In those meetings, I conveyed our continued commitment to enhancing defense cooperation with Israel, which I think you all know has reached unprecedented levels in recent years. One of the core principles of U.S.-Israel security cooperation is America's commitment to maintain Israel's qualitative military edge, its capacity to defeat any threat or combination of threats from state or non-state actors.
As I emphasized during the trip, Israel is a sovereign nation. Like all sovereign nations, it has a right to defend itself. The Department of Defense works closely with the Ministry of Defense to develop and field the versatile range of advanced capabilities Israel needs to defend its people and its interests. One current example, among many, is our close cooperation on rocket and missile defense efforts, including Iron Dome, Arrow, and David's Sling.
Beyond rocket and missile defense cooperation, DOD has been working for more than a year to increase Israel's ability to confront and respond to a range of other threats. These efforts culminated in our announcement last month that the United States has agreed to release a package of advanced new capabilities, including anti-radiation missiles and more effective radars for its fleet of fighter jets, KC-135 refueling aircraft, and the V-22 Osprey. Along with Israel's status as the only Middle East nation participating in the Joint Strike Fighter program, this new capabilities package will significantly upgrade their qualitative military edge.
Israel's security is further enhanced by America's defense cooperation with our other regional partners. In my consultations with Israeli leadership, I emphasized that strong U.S. security relationships with Arab nations – including particularly Egypt and Jordan, and our partners in the Gulf – are not only in America's strategic interests, they're also in Israel's security interests.
Among the most important of these relationships is our defense partnership with Egypt. Our military-to-military relationship played an important stabilizing role during Egypt's revolution. During my visit to Cairo, I met with President Morsi and Minister of Defense Al-Sisi. There I affirmed America's continued commitment to our strategic partnership and to express our continued desire to work together, to work together to achieve common security objectives. These include countering violent extremism, ensuring the security of Egypt's borders and the Sinai region, maintaining the Camp David peace treaty with Israel, and supporting Egypt's democratic transition.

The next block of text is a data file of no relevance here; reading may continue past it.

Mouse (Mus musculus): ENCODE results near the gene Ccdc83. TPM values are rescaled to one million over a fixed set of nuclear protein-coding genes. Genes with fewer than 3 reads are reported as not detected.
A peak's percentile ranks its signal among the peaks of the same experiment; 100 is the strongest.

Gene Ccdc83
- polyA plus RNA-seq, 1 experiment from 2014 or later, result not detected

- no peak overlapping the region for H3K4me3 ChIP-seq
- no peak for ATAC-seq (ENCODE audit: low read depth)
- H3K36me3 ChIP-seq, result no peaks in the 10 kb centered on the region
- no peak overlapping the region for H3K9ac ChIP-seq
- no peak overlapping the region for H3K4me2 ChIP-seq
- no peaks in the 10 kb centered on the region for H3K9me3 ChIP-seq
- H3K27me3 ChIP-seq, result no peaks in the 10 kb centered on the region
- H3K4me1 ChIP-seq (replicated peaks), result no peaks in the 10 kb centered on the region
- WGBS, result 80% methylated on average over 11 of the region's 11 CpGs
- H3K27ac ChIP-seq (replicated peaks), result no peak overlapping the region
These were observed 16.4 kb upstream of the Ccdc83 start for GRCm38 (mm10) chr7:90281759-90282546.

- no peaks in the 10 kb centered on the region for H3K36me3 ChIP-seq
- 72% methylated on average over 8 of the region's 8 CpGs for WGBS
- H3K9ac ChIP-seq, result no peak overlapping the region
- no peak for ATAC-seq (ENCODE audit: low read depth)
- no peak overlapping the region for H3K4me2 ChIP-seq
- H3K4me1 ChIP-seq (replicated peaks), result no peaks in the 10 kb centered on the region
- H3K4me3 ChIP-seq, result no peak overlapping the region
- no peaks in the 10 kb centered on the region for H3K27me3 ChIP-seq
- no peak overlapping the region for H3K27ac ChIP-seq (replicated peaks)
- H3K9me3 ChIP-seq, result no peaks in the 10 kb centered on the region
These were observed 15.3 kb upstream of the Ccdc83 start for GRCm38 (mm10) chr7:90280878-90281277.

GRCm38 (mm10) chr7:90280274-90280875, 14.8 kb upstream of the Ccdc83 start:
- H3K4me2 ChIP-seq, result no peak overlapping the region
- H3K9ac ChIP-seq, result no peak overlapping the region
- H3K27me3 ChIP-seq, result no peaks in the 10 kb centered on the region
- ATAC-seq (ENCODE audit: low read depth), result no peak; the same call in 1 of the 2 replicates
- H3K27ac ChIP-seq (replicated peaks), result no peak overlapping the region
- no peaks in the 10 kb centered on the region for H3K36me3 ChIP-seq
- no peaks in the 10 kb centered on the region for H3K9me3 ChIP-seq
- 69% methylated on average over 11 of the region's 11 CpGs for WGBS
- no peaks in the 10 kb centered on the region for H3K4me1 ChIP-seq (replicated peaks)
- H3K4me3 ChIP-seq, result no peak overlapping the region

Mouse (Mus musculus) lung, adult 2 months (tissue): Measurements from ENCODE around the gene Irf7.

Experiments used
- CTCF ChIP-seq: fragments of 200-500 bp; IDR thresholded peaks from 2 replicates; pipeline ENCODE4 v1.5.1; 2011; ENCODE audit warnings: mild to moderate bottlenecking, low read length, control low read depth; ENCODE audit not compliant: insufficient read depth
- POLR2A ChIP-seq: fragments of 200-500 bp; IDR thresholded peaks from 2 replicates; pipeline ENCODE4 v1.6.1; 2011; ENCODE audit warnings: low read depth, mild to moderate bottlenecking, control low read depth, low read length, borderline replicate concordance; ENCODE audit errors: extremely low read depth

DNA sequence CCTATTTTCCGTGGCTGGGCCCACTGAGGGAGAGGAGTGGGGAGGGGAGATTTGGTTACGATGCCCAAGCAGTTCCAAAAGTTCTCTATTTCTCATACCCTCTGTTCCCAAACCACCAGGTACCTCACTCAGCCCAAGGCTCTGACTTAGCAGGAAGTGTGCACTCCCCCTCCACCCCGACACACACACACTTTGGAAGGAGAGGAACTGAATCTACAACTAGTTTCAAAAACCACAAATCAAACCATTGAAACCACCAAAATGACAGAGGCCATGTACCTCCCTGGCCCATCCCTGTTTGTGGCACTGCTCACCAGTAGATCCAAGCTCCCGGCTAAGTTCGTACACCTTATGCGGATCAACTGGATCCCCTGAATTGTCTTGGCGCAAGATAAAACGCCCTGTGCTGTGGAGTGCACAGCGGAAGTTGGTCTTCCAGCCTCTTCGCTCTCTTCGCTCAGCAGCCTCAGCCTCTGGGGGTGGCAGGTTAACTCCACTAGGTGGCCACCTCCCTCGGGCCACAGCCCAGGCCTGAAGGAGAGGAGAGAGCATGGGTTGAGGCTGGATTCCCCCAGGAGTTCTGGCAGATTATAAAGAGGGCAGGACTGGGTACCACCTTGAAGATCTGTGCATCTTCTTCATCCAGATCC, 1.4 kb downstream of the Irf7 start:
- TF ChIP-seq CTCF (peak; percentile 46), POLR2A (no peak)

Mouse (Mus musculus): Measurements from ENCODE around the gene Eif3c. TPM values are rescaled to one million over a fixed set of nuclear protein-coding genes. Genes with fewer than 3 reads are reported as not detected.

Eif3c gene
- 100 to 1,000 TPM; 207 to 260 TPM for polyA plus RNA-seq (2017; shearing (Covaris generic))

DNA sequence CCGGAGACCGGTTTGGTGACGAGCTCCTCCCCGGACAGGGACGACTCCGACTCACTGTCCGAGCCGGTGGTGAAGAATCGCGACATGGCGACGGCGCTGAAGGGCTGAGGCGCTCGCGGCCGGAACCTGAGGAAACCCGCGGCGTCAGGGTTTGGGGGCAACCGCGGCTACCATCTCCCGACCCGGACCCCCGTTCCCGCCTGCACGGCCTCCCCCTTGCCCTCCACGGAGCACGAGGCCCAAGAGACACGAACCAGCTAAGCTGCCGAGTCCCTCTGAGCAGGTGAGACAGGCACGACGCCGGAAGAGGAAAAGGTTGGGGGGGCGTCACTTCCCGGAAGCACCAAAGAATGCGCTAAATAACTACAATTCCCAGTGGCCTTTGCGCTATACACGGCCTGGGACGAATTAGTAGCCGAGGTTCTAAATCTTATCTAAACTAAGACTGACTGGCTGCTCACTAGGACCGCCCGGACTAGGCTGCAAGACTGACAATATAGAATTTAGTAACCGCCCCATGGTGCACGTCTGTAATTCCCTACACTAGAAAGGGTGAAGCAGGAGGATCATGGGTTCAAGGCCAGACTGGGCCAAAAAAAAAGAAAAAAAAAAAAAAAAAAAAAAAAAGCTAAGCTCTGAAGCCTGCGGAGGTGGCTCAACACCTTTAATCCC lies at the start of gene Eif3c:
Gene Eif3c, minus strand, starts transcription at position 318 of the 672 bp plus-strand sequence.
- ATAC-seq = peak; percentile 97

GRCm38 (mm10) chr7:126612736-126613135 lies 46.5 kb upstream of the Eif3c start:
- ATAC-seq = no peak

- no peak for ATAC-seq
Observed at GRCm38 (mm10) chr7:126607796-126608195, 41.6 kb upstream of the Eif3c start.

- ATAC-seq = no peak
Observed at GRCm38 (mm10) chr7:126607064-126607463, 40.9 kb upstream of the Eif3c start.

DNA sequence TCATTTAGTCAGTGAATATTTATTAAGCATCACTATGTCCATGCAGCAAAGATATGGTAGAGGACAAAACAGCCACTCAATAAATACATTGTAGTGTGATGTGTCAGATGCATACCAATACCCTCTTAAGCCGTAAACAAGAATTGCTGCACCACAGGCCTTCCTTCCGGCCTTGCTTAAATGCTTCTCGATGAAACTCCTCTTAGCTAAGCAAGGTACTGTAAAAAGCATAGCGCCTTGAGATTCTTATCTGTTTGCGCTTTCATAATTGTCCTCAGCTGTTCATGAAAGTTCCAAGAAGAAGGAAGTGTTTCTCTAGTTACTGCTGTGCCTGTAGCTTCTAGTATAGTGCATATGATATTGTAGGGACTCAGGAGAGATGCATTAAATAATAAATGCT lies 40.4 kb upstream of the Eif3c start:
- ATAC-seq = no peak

Both President Morsi and Minister Al-Sisi underscored their commitment to the Camp David peace treaty and to improving cooperation on border security and the Sinai. The Department of Defense is working with the Egyptians to help them improve their capabilities to deal with these challenges and counterterrorism. We are also making clear that progress on political and economic fronts and reforms will help ensure that Egypt maintains U.S. support. This is particularly important given congressional concerns.
As President Morsi and the Egyptian government work to implement political and economic reform, they will find a strong partner in the United States. That has been underscored by President Obama and Secretary Kerry.
The Kingdom of Jordan is another very key U.S. partner in the region. Jordan is facing its own set of political, economic and security challenges, including its border with Syria. In my visit to Amman, I reassured the Jordanians that the United States continues to stay committed to the stability of Jordan and to deepening our close defense cooperation and joint contingency planning with the Jordanian military.
Hundreds of DOD personnel are working alongside their Jordanian counterparts to enhance Jordan's border security and counter chemical weapons capabilities. As President Obama has said, we are also supporting King Abdullah's efforts to pursue political and economic reforms with Jordan.